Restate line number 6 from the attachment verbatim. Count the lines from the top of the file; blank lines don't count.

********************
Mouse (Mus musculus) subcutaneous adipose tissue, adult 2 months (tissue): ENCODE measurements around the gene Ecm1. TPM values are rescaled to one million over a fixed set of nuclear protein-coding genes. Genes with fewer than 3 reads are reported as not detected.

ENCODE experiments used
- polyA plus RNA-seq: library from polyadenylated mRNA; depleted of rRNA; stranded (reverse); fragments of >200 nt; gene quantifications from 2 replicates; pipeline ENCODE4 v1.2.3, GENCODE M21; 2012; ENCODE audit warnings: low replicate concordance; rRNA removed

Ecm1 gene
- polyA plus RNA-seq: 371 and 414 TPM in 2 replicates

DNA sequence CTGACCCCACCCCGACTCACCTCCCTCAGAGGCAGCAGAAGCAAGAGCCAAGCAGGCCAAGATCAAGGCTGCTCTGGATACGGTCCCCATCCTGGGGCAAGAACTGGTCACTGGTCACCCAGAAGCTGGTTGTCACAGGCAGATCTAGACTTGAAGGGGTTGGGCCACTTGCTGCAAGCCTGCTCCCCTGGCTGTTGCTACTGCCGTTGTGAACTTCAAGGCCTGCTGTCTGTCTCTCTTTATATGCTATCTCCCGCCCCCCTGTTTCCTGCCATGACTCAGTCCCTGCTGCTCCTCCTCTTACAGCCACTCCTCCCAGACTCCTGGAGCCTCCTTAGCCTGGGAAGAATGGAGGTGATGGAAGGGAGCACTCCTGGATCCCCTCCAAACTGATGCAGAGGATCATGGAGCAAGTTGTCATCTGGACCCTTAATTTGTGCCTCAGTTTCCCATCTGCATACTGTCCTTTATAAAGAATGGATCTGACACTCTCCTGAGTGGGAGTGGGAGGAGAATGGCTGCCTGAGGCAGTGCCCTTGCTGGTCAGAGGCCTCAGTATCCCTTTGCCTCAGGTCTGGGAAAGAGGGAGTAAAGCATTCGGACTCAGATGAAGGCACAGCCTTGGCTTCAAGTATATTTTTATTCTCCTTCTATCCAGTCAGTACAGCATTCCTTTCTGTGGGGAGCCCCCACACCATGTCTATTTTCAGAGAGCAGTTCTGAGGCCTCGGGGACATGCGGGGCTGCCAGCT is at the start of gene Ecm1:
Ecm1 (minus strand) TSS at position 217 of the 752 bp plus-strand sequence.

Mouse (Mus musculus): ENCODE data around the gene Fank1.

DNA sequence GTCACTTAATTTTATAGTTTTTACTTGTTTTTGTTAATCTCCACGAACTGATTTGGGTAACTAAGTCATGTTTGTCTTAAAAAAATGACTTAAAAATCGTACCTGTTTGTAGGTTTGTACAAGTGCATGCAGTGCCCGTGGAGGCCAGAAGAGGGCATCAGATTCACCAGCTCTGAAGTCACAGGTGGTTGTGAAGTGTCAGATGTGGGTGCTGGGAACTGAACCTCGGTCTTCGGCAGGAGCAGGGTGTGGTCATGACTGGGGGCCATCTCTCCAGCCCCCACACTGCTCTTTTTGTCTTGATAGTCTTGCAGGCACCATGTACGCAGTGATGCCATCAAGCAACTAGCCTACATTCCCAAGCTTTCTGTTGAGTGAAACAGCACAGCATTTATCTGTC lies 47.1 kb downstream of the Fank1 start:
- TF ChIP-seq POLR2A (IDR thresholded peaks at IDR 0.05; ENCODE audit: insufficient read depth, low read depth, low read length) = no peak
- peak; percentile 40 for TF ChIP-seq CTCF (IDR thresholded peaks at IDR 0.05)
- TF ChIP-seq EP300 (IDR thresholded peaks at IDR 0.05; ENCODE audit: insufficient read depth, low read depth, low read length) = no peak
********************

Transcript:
DNA sequence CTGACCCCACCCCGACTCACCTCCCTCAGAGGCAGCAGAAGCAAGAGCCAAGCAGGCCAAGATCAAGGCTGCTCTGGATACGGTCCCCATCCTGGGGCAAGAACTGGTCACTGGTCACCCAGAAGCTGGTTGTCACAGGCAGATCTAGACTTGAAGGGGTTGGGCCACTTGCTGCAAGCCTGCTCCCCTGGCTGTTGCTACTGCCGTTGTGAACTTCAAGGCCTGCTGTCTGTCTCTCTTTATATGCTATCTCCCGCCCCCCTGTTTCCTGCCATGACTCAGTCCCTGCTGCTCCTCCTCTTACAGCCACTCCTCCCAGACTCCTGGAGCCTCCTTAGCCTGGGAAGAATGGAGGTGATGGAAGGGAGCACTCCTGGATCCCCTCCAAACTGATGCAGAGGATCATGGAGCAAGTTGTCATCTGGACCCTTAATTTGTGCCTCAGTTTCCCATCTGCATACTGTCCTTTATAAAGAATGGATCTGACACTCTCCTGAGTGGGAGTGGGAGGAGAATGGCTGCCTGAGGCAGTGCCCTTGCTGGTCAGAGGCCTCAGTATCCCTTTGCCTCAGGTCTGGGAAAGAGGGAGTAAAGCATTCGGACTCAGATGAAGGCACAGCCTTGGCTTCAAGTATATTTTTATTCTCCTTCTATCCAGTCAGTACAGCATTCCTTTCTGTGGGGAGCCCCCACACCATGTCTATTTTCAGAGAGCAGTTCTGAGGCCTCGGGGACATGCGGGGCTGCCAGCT is at the start of gene Ecm1: